Secondly, this brings me to my second point. I now look at the world differently because the people who engage in criminal activities have a problem that I may not have encountered. For instance, I have not encountered a segment of people going hungry without food while their neighbors have food. In Kuwait, we share things a lot, including food. People always have friends over for meals and go to eat out in restaurants together as families. However, in the United States, such social activities are few, at least from what I witnessed. Although friends may go out to party together, sharing meals is rare. This is one of the most significant cultural differences that help me understand the presence of crime in cities. Now I wonder whether if people shared meals, there would be any crime in the United States. I say this because when I discussed the incidences I have described earlier, I was told that people engage in crime mostly because they are poor and may not have a meal for that day. That is why they rob others to secure their meal.
Thirdly, I feel that the issue about the criminality I have encountered is about more than just securing a meal as being the cause of criminality in cities. I have been brainstorming on why America has so many highly-educated people, and crime still thrives in the communities. I have come to the United States because it has one of the best education systems in the world. I have always believed that people seek academic advancement to secure livelihoods in the future. However, after coming to the United States, I am told that some of those who engage in crime are highly–educated as well, and that some of them have university degrees. Therefore, this means that being well educated does not necessarily shield one from turning into a criminal or engaging in occasional crime.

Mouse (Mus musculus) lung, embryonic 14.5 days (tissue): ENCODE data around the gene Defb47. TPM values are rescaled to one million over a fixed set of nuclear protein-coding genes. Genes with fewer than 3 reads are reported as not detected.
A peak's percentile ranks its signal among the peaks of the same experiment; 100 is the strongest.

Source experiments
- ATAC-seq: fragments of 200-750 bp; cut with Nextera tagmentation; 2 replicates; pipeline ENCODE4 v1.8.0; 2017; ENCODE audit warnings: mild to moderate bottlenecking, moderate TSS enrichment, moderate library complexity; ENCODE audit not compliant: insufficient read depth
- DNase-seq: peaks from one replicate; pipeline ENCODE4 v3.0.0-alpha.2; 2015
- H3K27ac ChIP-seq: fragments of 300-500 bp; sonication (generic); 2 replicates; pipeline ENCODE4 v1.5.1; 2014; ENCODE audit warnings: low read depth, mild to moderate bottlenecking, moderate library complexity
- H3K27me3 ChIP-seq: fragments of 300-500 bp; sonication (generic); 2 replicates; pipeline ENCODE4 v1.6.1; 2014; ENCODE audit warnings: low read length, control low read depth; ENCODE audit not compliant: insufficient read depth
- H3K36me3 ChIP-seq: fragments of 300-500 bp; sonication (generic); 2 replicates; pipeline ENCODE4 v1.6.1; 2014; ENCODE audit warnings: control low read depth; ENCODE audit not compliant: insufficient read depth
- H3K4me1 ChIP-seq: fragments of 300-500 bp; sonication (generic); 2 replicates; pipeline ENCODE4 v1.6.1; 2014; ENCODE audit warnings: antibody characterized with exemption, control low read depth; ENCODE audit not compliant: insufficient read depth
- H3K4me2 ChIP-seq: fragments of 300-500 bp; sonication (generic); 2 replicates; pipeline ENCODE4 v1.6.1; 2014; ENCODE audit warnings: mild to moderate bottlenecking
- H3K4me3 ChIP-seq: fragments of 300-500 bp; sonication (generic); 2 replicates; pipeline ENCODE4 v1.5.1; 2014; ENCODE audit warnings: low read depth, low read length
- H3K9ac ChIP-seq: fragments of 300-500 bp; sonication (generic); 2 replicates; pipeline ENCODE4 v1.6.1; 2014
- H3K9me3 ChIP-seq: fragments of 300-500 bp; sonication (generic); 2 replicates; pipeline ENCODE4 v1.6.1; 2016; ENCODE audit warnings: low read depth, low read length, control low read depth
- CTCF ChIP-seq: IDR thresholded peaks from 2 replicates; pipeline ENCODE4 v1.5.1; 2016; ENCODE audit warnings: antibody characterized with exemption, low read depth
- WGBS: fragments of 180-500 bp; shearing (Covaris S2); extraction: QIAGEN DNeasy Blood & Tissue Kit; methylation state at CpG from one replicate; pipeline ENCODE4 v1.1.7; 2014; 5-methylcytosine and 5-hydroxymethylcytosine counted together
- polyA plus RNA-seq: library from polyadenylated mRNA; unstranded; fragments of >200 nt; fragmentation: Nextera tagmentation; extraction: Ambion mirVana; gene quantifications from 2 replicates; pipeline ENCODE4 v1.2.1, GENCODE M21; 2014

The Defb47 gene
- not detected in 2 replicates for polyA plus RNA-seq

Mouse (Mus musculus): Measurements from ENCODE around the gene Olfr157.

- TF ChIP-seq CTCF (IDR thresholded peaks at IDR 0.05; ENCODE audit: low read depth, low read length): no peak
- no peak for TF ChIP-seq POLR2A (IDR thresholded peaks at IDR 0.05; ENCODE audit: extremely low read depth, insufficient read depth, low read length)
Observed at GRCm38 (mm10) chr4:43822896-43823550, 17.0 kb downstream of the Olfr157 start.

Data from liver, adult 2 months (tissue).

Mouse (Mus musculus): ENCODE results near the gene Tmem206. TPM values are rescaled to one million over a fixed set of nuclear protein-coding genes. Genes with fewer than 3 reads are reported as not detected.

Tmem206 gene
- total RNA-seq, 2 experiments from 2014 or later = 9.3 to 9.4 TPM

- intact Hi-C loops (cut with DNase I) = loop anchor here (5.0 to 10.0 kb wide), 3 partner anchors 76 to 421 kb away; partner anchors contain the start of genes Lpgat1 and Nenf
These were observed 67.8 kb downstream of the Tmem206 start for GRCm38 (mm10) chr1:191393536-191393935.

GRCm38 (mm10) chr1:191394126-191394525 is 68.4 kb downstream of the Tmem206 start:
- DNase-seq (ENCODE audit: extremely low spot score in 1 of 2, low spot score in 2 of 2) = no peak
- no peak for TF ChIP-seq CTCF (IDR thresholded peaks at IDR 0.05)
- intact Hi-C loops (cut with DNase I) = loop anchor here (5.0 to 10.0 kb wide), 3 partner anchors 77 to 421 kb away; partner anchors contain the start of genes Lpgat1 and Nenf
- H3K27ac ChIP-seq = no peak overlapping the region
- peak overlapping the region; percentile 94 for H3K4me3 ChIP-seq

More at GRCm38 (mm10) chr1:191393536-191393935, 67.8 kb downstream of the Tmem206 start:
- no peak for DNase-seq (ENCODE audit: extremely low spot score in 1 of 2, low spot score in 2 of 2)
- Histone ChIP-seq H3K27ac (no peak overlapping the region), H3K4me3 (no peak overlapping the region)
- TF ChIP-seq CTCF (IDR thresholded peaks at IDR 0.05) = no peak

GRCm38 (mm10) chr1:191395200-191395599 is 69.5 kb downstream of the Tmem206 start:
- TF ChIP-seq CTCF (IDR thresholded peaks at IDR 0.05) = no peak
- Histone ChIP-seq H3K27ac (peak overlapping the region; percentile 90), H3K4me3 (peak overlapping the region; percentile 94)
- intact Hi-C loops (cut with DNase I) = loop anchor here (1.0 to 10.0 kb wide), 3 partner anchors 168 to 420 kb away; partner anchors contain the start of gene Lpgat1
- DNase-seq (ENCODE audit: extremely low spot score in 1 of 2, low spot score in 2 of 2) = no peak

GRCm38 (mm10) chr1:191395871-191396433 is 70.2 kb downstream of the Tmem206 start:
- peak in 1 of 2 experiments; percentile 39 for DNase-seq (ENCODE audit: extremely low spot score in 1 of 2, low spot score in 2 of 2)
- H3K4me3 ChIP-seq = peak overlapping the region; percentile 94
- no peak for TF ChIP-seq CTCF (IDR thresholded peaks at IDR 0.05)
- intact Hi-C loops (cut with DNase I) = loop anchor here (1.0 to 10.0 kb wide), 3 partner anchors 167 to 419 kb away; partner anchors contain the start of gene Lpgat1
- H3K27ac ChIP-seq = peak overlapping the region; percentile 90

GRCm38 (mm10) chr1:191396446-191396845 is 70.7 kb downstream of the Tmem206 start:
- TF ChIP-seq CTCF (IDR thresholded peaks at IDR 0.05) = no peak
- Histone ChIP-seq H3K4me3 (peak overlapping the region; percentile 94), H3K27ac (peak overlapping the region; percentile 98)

Thirdly, this raises another question about what is so unique about cities that inspires criminality. I have lived in cities before. However, I have not lived or visited a rural area before. Therefore, it is difficult for me to compare city and rural life and conditions that may contribute to criminality. Nonetheless, I have some ideas and opinions about why some cities may have more crime than others. I feel that culture and social norms significant role a big role in crime. It is possible that those who engage in crime are looking for shortcuts to live a certain lifestyle. I have noticed that life in cities is very glamorous, yet there are numerous differences in the people who live in them. Some people are very wealthy, while others are not so wealthy and are leading regular lives. Therefore, if a young person like me wants to enjoy the glamorous life of the rich, I might feel the urge to engage in crime to get wealthy quickly. Unfortunately, from the incidences I have witnessed in the United States, I think this route to riches would be very difficult and challenging. I have come to the United States to further my education, hoping to develop a career that would help me lead a comfortable life after that. But I have come to a land of numerous educational opportunities, and still find crime in the American cities. My thought about culture is that personal success matters much to people in American than it does to people in my home country. Although we are ruled by royal families back at home and Americans choose their leaders as they like, I would have expected crime to be less in American cities than in Kuwait City. So the reason must be that Americans and Kuwaitis have a different culture, which explains the culture shock I experienced the first time I came into the United States. I have realized that Americans enjoy more freedoms than Kuwaitis. Yet, Americans have a higher criminal tendency than I have witnessed before. It will take me a while to understand why this is so.